"It’s design that goes the extra step," Maleh says. "You’re designing and constantly checking about making no assumptions." From there on out, she strove for those moments with her clients, in which she sheds any pre-conceived design notions to best tailor to their needs. "I’m always asking, what’s my ‘dutch door’ scenario?" she says.
Last year, Maleh assumed the role of executive director at the Institute for Public Architecture (IPA) and continues to work with Haggerty as a senior advisor for Community Solutions, an organization Haggerty launched after leaving Common Ground. Her most recent focus on public housing falls in synch with the controversial plan to re-imagine and add market-rate housing to such sites. At Community Solutions, Maleh has spent the past few years working with public housing residents in Brownsville, Brooklyn, to potentially retrofit the buildings through building improvements, activating streets and enlivening the landscape.
Much has been said about the red tape and debt that challenges the New York City Housing Authority (NYCHA), the landlords of New York’s public housing developments. "We’re eager to innovate outside a bureaucracy," Maleh says. "We know the rules exist, but we’re able to propose how that policy can change, by being innovative outside of that structure."
At the IPA, Maleh aims to serve as a facilitator between government agencies, design and architecture firms, and the residents who actually use these buildings. She has a strong belief that "architects need to advise early on in a process… so much is usually decided before an architect is even hired." Much like her "dutch door" scenario, the end user benefits most if there’s constructive, inclusive dialogue from the very beginning, Maleh thinks.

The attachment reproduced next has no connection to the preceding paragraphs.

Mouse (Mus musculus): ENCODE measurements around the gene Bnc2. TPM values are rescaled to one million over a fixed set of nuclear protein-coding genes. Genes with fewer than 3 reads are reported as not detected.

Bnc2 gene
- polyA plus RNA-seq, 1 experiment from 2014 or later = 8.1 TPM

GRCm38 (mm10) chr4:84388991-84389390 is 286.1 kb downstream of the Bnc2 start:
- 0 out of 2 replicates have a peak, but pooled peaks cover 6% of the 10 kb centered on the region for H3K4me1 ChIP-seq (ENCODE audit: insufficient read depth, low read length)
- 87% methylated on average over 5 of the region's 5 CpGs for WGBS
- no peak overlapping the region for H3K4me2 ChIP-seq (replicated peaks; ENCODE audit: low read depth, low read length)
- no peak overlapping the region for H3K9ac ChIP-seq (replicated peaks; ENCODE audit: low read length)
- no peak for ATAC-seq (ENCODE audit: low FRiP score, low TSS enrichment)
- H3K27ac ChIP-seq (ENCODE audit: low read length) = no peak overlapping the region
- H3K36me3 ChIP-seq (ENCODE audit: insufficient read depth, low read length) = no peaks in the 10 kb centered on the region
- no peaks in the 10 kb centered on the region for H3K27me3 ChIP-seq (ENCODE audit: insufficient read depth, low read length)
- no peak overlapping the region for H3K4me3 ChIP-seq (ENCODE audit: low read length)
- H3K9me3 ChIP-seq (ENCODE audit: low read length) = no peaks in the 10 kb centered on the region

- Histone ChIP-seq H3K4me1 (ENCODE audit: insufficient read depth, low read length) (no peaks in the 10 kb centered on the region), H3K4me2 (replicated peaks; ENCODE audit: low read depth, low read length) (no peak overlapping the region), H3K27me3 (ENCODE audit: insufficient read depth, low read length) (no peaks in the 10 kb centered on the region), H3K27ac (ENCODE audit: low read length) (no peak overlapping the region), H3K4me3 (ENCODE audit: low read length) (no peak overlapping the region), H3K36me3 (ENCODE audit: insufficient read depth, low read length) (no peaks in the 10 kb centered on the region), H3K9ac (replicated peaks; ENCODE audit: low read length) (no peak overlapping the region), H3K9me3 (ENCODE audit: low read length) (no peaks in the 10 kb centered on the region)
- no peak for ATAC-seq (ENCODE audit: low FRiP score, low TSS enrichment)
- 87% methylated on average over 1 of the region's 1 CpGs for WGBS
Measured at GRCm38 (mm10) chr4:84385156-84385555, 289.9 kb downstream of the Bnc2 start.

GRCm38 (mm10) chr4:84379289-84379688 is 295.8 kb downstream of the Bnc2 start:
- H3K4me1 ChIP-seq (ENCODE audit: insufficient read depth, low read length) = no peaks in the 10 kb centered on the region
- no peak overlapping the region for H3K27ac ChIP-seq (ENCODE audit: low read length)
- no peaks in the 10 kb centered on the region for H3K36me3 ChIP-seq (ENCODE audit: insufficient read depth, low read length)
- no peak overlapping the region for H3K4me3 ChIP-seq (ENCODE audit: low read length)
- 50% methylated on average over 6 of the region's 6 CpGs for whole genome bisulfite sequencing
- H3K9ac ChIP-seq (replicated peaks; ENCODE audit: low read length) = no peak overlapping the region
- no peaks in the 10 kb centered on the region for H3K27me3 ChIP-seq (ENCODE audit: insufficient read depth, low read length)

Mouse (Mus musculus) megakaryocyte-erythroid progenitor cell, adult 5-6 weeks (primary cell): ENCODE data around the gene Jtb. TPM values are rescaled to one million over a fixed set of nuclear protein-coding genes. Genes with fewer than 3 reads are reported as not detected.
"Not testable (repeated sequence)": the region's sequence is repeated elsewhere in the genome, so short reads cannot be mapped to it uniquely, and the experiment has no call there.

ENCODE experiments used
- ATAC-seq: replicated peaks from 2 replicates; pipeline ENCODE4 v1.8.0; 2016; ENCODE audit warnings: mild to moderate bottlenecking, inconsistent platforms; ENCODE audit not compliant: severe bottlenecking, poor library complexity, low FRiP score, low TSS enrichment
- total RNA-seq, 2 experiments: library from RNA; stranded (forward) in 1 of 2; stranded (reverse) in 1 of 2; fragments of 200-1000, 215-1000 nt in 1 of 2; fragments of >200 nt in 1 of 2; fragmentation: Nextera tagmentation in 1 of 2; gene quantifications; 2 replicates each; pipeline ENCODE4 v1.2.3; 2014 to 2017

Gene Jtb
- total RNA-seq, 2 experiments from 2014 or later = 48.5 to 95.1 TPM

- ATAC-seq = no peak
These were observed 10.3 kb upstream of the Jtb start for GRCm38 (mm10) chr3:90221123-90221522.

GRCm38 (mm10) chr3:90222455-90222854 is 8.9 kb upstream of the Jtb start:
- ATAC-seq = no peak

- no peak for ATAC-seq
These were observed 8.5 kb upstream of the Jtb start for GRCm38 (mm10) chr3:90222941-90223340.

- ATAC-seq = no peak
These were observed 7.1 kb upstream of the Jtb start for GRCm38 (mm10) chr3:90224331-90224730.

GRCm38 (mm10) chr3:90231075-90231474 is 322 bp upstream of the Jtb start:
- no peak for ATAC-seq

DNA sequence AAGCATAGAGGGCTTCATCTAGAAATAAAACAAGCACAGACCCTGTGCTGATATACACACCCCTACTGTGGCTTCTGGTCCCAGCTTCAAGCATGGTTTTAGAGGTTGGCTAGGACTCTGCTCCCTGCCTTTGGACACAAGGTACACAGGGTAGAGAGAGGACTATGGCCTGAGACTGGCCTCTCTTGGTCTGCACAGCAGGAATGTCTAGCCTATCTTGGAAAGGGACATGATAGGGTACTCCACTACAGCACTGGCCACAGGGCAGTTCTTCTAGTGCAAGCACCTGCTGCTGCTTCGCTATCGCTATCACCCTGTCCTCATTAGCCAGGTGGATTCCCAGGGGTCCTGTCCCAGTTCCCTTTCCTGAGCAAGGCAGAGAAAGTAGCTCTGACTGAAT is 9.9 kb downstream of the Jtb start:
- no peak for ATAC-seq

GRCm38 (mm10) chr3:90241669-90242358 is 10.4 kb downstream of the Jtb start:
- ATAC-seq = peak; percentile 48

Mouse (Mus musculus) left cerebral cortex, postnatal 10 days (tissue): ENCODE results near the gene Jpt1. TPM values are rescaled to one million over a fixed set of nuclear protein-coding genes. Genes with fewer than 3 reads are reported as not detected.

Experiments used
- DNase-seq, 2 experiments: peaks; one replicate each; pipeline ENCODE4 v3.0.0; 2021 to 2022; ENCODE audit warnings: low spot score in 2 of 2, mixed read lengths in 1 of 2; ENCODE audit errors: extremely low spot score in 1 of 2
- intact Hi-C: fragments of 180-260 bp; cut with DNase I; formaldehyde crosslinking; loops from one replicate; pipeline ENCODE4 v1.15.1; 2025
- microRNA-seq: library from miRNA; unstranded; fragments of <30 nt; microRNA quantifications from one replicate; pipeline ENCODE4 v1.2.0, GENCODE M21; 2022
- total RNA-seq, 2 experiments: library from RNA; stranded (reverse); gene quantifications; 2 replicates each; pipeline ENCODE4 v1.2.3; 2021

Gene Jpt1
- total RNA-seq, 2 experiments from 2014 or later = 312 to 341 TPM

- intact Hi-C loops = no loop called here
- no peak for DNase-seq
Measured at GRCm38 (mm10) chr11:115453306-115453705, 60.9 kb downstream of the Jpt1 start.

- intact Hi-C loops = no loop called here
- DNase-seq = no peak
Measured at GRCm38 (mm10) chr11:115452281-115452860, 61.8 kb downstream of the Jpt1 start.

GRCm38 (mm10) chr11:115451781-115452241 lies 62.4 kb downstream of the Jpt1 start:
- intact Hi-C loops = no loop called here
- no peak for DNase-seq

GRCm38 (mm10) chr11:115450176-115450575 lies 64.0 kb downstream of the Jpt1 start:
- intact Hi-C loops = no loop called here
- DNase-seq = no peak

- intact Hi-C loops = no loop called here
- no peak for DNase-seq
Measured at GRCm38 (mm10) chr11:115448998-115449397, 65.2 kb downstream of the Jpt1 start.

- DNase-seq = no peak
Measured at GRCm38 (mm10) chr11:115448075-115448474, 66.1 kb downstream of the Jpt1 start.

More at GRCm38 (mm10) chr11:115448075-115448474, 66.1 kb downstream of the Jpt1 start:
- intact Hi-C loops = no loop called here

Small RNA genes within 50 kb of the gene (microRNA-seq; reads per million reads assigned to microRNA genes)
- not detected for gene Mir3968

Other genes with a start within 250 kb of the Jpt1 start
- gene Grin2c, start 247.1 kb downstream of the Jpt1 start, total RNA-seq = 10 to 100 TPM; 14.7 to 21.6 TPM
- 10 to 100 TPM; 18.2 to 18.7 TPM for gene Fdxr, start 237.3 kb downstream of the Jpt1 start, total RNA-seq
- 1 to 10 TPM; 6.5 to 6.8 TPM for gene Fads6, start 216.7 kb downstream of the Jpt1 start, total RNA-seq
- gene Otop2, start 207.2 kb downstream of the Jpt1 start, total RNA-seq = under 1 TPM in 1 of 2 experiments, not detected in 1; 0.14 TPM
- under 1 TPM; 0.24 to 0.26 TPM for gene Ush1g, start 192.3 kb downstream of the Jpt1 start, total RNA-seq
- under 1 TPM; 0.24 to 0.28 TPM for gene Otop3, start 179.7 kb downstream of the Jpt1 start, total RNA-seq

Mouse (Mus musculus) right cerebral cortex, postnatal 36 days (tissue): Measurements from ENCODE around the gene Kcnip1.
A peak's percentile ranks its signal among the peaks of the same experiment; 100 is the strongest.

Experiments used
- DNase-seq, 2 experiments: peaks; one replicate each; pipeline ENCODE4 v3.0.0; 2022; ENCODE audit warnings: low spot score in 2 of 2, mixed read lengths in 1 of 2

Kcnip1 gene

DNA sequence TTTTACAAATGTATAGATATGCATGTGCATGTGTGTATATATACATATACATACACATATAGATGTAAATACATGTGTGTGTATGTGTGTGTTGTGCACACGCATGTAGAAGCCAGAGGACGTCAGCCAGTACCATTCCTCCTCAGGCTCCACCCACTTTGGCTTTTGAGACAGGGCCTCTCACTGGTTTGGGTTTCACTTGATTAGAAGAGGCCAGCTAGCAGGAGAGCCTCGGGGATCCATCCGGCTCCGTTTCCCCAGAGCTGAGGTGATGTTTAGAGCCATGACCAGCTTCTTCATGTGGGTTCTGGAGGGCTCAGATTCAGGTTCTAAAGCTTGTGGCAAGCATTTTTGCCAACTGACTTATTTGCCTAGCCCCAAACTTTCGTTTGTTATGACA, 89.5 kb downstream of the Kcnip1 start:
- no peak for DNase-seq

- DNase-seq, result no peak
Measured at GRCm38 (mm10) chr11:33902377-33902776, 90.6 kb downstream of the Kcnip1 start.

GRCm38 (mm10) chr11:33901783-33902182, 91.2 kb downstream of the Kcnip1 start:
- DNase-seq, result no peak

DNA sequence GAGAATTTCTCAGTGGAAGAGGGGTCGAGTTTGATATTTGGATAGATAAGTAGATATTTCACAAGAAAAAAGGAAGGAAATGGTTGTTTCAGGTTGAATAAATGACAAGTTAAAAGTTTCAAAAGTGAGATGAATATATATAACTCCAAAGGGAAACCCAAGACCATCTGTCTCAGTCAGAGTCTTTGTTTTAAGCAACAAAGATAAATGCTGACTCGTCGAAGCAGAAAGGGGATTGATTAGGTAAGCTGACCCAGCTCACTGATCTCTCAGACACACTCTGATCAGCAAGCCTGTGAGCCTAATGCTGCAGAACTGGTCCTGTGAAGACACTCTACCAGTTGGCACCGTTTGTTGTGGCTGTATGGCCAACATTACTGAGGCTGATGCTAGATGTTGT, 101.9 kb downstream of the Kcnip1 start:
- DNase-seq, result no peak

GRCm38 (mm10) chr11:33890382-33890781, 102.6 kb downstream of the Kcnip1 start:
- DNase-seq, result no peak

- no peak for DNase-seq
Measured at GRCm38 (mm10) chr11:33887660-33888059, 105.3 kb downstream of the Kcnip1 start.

And it’s what makes her work stand out: "[Nadine] brings a commitment to this idea that design has to start by making things better for the user," Haggerty says. "It’s something we would do automatically if we’re developing high-end products. But look at how much possibility and creativity has gotten unleashed by asking people who are really dependent on well-functioning public systems and public housing to be part of that design process. We’ve harnessed some really powerful ideas. Someone has to believe that work and believe it’s possible, and Nadine has done a magnificent job at that."
The IPA isn’t only tackling public housing design. This summer, the organization hosted a summer fellowship called Live/Work for the Workforce, offering architects the opportunity to research and design concepts for potential live/work spaces in former industrial buildings. The program was in part a response to the mayor’s ten year Housing New York plan, which includes live/work spaces for artists and entrepreneurs. For Maleh, the residency offered another opportunity for architects to work outside of city bureaucracy, while also seeking to contribute to city policy and push for high design standards.
Maleh recalled a recent discussion concerning the Red Hook Houses, another NYCHA site, which earlier this year received $438 million from FEMA for Hurricane Sandy repairs and new power plants. She spoke with the project architect to find ways to make the renovation go above and beyond simple flood-proofing.
"How could the design tackle place-making strategies? Or curtail crime?" she had asked. "It’s all about design opportunities," she says, in retrospect. "If we’re gonna do this work, let’s really do it."